Taking these from south to north, the 4 areas of coincide between early medieval and modern frontier are:
- following the River Wye from Chepstow to Redbrook, and then again up to Symmond’s Yat and Welsh Bicknor. I will discuss my recent visit to this section in a future post (disputed by some as part of Offa’s Dyke but reinstated in arguments by Ray and Bapty, 2016);
- a straight stretch to the east of Montgomery across the Vale of Montgomery from south of Pen-y-bryn Hall to the River Camlad;
- a very short stretch of the monument as it rises up from the Severn onto Llanymynech Hill (while modern boundary and extant earthwork hardly coincide, they both utilise the hill);
- The northernmost is a stretch west of Selattyn Hill, from Carreg-y-big farm, through Orseddwen and Craignant to Bronygarth.
I wish to address aspects of the last of these. Having previously walking north from Craignant to Bronygarth, I recently walked south from Craignant to Carreg-y-big before retracing my steps north from Craignant. The dyke here is frustrating for the visitor/walker because:
- there are sections where the publicly accessible Offa’s Dyke path diverts from the earthwork, so there are sections not accessible to the public, including where farms sit upon the dyke;
- as is so often the case, public access is to the uphill eastern side, making it frequently difficult to appreciate the monument’s appearance and interactions with topography from the west (downhill) ‘Welsh’ side;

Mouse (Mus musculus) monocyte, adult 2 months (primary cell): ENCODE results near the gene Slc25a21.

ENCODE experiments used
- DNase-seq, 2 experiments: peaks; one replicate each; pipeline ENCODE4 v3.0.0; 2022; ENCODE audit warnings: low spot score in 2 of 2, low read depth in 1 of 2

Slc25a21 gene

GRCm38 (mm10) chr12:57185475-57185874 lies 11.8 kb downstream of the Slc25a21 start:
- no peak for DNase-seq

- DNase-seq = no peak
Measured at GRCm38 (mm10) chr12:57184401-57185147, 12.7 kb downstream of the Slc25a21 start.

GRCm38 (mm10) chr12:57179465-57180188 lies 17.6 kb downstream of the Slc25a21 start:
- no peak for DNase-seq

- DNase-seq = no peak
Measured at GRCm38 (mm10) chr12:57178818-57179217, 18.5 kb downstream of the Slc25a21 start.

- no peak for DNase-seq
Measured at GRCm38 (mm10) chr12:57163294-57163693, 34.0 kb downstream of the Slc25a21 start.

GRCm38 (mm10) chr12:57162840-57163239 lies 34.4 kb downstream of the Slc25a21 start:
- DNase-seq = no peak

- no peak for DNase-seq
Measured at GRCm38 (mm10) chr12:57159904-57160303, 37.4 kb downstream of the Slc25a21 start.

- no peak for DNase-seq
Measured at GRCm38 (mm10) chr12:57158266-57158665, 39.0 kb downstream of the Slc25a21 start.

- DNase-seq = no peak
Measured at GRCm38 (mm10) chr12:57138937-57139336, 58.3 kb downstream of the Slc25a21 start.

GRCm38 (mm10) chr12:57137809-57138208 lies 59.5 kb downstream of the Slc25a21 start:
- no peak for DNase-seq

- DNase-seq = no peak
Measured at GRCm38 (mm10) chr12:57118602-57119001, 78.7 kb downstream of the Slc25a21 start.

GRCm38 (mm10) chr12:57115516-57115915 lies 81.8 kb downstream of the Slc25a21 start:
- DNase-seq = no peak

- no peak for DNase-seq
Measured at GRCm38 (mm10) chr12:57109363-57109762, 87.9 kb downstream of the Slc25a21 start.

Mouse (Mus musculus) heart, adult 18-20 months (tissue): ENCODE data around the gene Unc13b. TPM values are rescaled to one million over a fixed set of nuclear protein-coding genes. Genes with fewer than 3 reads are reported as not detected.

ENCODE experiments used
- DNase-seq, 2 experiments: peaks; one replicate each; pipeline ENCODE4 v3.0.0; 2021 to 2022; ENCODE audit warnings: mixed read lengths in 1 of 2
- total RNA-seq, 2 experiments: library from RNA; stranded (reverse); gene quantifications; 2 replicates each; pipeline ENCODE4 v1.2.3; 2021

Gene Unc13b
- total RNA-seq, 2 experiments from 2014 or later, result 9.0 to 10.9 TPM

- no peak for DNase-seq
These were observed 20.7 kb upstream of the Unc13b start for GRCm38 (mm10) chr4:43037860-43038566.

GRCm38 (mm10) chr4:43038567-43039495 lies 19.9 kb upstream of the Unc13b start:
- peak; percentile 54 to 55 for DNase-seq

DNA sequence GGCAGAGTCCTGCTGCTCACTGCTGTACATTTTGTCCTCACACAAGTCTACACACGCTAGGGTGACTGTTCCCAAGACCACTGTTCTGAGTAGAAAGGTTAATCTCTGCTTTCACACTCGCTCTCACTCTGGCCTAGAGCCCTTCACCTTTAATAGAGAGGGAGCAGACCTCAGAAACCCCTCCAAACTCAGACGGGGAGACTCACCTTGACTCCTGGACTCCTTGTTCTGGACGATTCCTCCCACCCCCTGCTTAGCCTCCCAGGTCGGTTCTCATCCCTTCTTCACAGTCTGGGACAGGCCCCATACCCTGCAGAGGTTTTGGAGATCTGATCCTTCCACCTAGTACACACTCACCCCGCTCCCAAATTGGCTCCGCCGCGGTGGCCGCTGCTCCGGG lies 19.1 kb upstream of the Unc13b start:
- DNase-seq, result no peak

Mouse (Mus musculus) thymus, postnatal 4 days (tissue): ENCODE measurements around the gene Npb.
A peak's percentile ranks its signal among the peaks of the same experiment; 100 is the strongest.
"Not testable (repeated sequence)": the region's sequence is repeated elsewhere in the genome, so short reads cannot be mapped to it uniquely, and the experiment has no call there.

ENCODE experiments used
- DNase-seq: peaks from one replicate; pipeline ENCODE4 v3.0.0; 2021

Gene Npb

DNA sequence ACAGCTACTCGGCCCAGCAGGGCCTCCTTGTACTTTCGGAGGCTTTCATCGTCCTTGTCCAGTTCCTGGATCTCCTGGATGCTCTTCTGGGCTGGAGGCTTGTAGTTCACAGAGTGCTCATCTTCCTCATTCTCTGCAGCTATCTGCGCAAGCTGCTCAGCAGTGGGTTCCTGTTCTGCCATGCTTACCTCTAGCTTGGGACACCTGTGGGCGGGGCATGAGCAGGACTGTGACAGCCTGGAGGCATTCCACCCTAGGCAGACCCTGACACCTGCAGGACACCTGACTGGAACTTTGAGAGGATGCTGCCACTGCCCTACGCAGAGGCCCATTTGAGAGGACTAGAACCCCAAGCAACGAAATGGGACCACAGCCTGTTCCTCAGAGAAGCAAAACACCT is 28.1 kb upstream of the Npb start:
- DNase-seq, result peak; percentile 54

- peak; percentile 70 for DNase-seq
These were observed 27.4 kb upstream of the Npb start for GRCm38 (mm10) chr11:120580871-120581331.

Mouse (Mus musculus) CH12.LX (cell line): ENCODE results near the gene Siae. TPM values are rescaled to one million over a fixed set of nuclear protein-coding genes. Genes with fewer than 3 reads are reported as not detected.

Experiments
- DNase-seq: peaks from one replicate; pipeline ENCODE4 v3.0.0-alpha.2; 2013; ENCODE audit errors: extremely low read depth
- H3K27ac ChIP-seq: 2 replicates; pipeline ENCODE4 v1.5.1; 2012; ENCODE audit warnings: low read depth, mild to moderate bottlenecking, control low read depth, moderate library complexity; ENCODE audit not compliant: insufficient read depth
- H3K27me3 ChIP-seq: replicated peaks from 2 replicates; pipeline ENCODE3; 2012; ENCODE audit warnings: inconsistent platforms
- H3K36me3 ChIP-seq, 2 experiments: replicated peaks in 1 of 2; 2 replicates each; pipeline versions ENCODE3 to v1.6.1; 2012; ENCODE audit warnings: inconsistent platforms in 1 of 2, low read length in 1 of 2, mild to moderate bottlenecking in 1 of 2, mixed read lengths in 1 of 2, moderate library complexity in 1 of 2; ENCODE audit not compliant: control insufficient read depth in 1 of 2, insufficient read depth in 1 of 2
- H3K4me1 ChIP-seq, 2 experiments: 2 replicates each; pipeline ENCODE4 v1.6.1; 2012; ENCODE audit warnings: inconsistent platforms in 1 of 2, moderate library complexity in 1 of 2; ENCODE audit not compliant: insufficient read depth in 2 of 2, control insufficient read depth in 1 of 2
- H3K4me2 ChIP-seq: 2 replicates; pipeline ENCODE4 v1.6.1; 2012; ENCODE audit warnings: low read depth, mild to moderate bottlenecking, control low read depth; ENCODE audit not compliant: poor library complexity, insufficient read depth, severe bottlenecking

- it enters woodland in places, making it difficult to apprehend its character and topographical relationships;
- it survives to various states of monumentality – some variation might be to do with historical variations in land-use, others clearly related to differing performances of the dyke in the landscape.
Despite these challenges, this stretch allows the visitor to appreciate its careful emplacement in the landscape as the dyke negotiates the steep terrain from the Morlas Brook around the western slopes of Selattyn Hill and Baker’s Hill. In doing so, it responds to topography. Also, it was built in linear stretches which link together key angles where the monument shifts direction.
One can see quarries to the dyke’s east, seemingly unsurveyed, that were used to create the bank, while material from the ditch might have also been used, as well as to create a counterscarp bank apparent in places.